Analysing terrain data
The exposure grade describes the potential consequences of falling or slipping off the path.
Low Exposure: The path is on completely flat land and potential injury is limited to falling over.
Medium Exposure: The trail contains some obstacles such as outcroppings and rock which could cause injury.
High Exposure: Some trail sections have exposed ledges or steep ascents/descents where falling could cause serious injury.
Extreme Exposure: Some trail sections are extremely exposed where falling will almost certainly result in serious injury or death.
Surprisingly few mountain bike rides actually arrive at the top of a mountain, and Canyon Creek is one of the rare of few.
Topping out on a 12,500-foot mountain provides jaw-dropping views in all directions, with views of the Continental Divide, numerous 14ers, and glimpses of the Gunnison Valley far, far below.
And once on top, one of the best descents in the state—maybe the nation, maybe the world—awaits, dropping almost 10 miles straight back down. Getting to the top is the challenge.
The roughly 10-mile climb begins by grinding slowly up a dirt road that continues to get steeper and rougher as it progresses.
Eventually, you'll break out above treeline and reach the left turn onto the Canyon Creek trail.
The climbing isn't over yet: most riders will take over an hour to hike-a-bike from the dirt road to the top of the mountain.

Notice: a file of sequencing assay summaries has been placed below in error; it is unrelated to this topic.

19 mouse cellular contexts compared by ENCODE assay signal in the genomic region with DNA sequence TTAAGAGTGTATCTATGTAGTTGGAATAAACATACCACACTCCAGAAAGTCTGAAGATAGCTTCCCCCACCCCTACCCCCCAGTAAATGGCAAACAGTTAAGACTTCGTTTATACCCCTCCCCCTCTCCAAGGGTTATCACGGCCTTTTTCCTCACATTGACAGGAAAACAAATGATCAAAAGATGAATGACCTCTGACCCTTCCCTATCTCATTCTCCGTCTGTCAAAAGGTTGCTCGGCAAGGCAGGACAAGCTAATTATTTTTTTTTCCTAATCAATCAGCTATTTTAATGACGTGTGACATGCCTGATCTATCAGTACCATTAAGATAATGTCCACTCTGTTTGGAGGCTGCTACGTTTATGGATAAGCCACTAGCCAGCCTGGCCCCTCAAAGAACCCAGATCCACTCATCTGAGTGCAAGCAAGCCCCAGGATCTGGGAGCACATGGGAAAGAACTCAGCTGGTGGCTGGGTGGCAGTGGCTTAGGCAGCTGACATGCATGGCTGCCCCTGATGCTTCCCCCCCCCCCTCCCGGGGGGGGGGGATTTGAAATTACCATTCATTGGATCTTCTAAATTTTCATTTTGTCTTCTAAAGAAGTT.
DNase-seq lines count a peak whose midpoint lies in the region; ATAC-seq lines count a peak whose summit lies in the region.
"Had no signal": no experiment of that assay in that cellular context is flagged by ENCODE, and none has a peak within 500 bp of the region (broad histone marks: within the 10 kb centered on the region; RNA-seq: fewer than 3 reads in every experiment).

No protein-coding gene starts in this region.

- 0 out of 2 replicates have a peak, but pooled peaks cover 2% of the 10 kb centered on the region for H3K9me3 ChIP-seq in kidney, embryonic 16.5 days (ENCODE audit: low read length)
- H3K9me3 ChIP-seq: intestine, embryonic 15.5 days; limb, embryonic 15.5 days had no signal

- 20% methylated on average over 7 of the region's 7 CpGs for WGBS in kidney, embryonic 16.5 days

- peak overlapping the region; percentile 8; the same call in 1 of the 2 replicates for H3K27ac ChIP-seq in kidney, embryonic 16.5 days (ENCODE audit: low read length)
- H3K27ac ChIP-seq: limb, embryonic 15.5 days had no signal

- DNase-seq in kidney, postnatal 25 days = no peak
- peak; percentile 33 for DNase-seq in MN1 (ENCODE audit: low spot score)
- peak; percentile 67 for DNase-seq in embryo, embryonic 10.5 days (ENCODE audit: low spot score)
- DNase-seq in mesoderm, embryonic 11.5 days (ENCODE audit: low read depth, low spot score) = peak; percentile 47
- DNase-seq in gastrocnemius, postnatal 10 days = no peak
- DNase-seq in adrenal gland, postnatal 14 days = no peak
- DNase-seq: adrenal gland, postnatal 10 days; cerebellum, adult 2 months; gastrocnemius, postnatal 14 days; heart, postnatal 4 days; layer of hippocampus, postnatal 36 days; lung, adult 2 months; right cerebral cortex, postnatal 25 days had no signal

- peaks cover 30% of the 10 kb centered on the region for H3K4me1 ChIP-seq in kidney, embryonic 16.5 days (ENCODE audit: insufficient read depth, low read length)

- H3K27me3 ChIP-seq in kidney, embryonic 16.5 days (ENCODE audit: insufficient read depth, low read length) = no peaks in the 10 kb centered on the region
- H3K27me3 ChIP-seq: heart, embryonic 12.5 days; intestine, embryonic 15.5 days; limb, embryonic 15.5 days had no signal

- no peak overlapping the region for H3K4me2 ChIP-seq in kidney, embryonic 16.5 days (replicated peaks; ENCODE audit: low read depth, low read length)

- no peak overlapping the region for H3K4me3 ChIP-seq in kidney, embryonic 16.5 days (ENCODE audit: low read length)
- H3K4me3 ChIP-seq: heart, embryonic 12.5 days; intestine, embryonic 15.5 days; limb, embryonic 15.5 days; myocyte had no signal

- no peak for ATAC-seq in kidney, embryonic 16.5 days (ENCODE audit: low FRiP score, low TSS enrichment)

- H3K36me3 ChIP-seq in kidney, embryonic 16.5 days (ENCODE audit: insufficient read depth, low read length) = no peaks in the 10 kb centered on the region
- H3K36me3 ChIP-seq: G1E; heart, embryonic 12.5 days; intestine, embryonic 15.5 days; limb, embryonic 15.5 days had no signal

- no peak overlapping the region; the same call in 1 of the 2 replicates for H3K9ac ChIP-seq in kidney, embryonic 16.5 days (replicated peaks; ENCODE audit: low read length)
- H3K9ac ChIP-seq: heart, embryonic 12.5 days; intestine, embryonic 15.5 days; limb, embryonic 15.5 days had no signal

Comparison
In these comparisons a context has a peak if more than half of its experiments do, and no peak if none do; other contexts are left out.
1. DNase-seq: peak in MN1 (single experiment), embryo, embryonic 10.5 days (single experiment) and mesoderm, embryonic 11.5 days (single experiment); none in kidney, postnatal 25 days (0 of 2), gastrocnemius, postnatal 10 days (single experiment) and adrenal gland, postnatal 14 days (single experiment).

This moto-legal trail is extremely rough, with piles of baby head rocks, rutted-out sections, and steep, scree-filled switchbacks. Once on top of the mountain, it's time to shred! The trail traverses along the ridge, but unlike the nearby Monarch Crest Trail, the singletrack drops out of the alpine in just a couple of miles.
The above-treeline descent into the basin is rocky, challenging, and ultra-fast.
With some decent exposure, falling isn't advised. The angle of the trail mellows once it enters the trees, but the trail tread only gets more technical.
The singletrack funnels into massive boulder-filled rock gardens and in between the rocks--slick mud holes.
As riders splash through the muck, the roots and boulders get slicked with mud, which can make for treacherous riding. The trail quickly mellows out, feeding into flowy singletrack with moto whoops and berms, opening up options to double the whoops, getting air wherever you feel confident.
After taking a left turn at the horse corral and fording a river, the flowing singletrack continues, punctuated by some massive rock slab up-and-overs.
One final punch-to-the-gut hike-a-bike climb takes you over a ridge, with steep, fast, switchbacked singletrack providing a sweet finish to the ride.